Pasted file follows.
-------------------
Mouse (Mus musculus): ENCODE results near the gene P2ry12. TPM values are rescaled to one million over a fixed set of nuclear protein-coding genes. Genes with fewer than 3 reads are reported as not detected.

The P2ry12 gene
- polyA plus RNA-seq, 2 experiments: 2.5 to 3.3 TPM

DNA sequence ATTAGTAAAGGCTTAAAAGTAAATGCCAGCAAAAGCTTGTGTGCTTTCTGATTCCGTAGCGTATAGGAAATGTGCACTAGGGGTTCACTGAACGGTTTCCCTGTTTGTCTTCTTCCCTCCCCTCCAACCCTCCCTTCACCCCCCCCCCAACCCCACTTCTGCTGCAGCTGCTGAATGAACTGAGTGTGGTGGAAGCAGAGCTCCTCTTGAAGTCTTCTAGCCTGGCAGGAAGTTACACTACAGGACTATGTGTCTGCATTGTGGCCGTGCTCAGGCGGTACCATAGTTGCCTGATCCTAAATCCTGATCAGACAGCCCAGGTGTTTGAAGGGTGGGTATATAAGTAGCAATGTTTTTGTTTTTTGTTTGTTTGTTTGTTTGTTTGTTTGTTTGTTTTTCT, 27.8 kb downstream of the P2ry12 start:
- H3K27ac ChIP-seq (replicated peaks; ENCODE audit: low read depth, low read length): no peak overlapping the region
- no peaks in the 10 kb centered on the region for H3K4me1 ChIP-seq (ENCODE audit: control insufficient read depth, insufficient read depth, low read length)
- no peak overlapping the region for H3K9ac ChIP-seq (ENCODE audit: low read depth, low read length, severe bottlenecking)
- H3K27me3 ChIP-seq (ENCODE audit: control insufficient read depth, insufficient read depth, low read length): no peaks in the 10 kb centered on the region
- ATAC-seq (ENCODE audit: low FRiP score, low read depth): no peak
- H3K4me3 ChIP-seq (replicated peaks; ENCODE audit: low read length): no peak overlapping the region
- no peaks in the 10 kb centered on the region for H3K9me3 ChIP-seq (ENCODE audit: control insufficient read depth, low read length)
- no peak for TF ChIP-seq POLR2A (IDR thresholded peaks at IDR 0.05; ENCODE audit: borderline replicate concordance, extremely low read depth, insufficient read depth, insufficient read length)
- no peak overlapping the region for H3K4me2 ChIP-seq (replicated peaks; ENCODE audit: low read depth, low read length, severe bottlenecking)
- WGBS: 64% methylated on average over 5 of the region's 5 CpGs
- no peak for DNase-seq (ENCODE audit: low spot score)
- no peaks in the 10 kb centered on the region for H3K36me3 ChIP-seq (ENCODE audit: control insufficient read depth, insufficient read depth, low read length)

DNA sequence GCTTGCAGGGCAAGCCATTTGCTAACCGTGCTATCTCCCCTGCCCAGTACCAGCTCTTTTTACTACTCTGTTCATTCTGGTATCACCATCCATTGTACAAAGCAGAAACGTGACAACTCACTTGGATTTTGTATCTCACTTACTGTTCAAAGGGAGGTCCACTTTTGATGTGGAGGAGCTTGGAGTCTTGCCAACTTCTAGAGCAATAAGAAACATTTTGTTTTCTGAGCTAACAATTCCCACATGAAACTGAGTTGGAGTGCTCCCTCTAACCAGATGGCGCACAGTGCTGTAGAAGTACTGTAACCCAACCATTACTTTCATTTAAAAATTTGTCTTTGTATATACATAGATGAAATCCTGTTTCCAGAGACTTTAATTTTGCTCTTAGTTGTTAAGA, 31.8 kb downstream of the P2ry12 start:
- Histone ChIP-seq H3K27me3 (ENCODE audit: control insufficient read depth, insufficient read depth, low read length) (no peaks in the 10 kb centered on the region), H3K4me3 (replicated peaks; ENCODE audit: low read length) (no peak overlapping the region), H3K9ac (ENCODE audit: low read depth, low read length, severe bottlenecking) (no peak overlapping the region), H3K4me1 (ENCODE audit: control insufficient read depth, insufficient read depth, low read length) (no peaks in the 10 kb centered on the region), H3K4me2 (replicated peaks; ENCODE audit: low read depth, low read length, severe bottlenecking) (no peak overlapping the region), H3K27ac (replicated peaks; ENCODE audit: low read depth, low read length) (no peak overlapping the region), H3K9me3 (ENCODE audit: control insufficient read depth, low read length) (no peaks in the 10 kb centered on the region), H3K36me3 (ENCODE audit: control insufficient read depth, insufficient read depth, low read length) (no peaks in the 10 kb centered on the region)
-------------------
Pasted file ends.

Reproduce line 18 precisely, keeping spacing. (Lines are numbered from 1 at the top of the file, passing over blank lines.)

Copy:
- Histone ChIP-seq H3K27me3 (ENCODE audit: control insufficient read depth, insufficient read depth, low read length) (no peaks in the 10 kb centered on the region), H3K4me3 (replicated peaks; ENCODE audit: low read length) (no peak overlapping the region), H3K9ac (ENCODE audit: low read depth, low read length, severe bottlenecking) (no peak overlapping the region), H3K4me1 (ENCODE audit: control insufficient read depth, insufficient read depth, low read length) (no peaks in the 10 kb centered on the region), H3K4me2 (replicated peaks; ENCODE audit: low read depth, low read length, severe bottlenecking) (no peak overlapping the region), H3K27ac (replicated peaks; ENCODE audit: low read depth, low read length) (no peak overlapping the region), H3K9me3 (ENCODE audit: control insufficient read depth, low read length) (no peaks in the 10 kb centered on the region), H3K36me3 (ENCODE audit: control insufficient read depth, insufficient read depth, low read length) (no peaks in the 10 kb centered on the region)